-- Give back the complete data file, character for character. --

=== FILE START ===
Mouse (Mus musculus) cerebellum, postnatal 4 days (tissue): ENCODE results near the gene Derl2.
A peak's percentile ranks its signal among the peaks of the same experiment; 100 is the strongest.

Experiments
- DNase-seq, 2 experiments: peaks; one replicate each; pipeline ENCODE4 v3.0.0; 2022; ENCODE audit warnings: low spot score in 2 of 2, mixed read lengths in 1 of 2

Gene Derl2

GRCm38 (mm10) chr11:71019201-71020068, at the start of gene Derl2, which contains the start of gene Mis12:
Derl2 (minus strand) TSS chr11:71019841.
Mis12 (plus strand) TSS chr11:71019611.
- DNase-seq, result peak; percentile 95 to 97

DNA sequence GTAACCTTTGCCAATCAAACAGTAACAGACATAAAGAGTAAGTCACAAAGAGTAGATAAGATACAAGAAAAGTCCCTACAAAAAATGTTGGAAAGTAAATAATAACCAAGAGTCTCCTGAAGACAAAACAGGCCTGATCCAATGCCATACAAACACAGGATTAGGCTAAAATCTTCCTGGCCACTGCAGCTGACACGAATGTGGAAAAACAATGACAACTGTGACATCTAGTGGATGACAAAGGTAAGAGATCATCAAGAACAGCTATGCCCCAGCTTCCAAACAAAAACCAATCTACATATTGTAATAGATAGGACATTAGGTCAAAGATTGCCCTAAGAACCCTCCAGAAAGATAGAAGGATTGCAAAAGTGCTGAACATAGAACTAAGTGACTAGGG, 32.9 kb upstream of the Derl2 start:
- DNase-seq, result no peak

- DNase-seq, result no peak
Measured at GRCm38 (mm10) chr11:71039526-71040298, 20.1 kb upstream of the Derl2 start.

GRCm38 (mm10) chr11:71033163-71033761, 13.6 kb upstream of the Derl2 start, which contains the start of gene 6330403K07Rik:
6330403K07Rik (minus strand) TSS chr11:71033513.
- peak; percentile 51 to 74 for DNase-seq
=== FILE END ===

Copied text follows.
Mouse (Mus musculus) cerebellum, postnatal 4 days (tissue): ENCODE results near the gene Derl2.
A peak's percentile ranks its signal among the peaks of the same experiment; 100 is the strongest.

Experiments
- DNase-seq, 2 experiments: peaks; one replicate each; pipeline ENCODE4 v3.0.0; 2022; ENCODE audit warnings: low spot score in 2 of 2, mixed read lengths in 1 of 2

Gene Derl2

GRCm38 (mm10) chr11:71019201-71020068, at the start of gene Derl2, which contains the start of gene Mis12:
Derl2 (minus strand) TSS chr11:71019841.
Mis12 (plus strand) TSS chr11:71019611.
- DNase-seq, result peak; percentile 95 to 97

DNA sequence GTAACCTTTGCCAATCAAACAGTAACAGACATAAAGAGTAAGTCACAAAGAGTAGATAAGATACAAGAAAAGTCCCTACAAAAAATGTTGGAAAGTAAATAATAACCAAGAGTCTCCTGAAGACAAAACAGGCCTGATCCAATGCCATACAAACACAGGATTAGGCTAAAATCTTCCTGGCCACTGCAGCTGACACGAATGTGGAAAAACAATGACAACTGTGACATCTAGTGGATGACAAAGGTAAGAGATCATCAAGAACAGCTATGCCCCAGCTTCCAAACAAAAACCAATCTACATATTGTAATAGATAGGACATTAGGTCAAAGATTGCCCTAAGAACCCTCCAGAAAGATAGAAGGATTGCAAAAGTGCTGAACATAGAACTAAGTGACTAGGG, 32.9 kb upstream of the Derl2 start:
- DNase-seq, result no peak

- DNase-seq, result no peak
Measured at GRCm38 (mm10) chr11:71039526-71040298, 20.1 kb upstream of the Derl2 start.

GRCm38 (mm10) chr11:71033163-71033761, 13.6 kb upstream of the Derl2 start, which contains the start of gene 6330403K07Rik:
6330403K07Rik (minus strand) TSS chr11:71033513.
- peak; percentile 51 to 74 for DNase-seq